A Guest Blog
By Bryan Naqqi Manco, DEMA
Orchids are often thought of as fragile exotics; rarely-but-extravagantly-flowering plants that demand pampering and coddling to even survive, and a lifetime of horticultural commitment to thrive.
Not so the rugged Encyclia orchids of the Turks & Caicos Islands. These are not the tender slipper orchids of cloud forests, or the fragile pink ladies slippers of temperate woodlands. Encyclia orchids are tough, hard, and carry their own supply of water and nutrients in swollen stems when times are lean. They forgive root disturbance and leaf damage. While most orchid growers laboriously transfer their spoiled plants into expensive teak baskets with special sterilized knives, TCI’s Encyclia orchids are happy to be thrown down the stairs and run over by a truck before being strapped unceremoniously to a tree trunk with twine and doused with a roughly-handled bucket of water.
Such is a similar story of some of the orchids in the Museum’s Botanical & Cultural Garden. Rescued from building sites by the Turks & Caicos Islands Environmental Club and under the Department of Environment & Maritime Affairs “Rescue & Collection of Endangered & Endemic Plants” Project, some of the orchids brought to the Garden have actually been run over by heavy equipment. Cared for in DEMA’s Native Plant Biodiversity Conservation Nurseries until they were ready to be transferred to the Museum Garden, examples of all five of TCI’s native Encyclia orchids have been installed throughout 2012, right up to the end of the year, with the last installation occurring on Christmas Day.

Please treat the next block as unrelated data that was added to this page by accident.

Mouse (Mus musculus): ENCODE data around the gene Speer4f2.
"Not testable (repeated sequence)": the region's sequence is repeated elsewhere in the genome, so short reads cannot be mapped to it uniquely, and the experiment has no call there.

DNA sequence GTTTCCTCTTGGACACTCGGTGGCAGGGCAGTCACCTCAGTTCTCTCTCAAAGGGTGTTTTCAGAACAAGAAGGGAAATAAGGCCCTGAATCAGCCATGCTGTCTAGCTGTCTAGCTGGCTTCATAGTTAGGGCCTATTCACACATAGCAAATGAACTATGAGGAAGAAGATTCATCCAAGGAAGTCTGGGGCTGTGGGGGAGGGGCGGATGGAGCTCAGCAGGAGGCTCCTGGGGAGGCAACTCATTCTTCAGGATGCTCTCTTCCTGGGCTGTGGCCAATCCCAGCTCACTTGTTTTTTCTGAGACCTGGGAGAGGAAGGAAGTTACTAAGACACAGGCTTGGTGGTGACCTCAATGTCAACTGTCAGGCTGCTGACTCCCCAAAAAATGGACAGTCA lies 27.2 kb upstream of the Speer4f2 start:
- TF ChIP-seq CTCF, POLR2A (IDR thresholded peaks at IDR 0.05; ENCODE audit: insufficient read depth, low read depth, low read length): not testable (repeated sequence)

One of these plants, a tall Encyclia orchid Encyclia altissima planted in July 2012, has already healed so well into its home that it has blossomed profusely in the garden. Throwing a spicy, vanilla-like scent from its golden-tan blossoms on a spike nearly five feet high, the orchid will bloom for several weeks in the garden. The plant could have chosen to save its energy due to the rough time it has through May and June: rescuing from its natural habitat, which was slated for construction; crowding into a too-small area with many others of its kind; transfer to Grand Turk on a plane inside of a dark box; Hurricane Sandy’s wind and westerly salt spray; and even an instance of orchid theft in the garden. However, it has instead elected to display its adaptability and survivorship by rewarding its stewards with its grand inflorescence. Please do come by , see, and smell this extraordinary Museum’s living collection every December to January; other species of orchids will flower at different times of the year.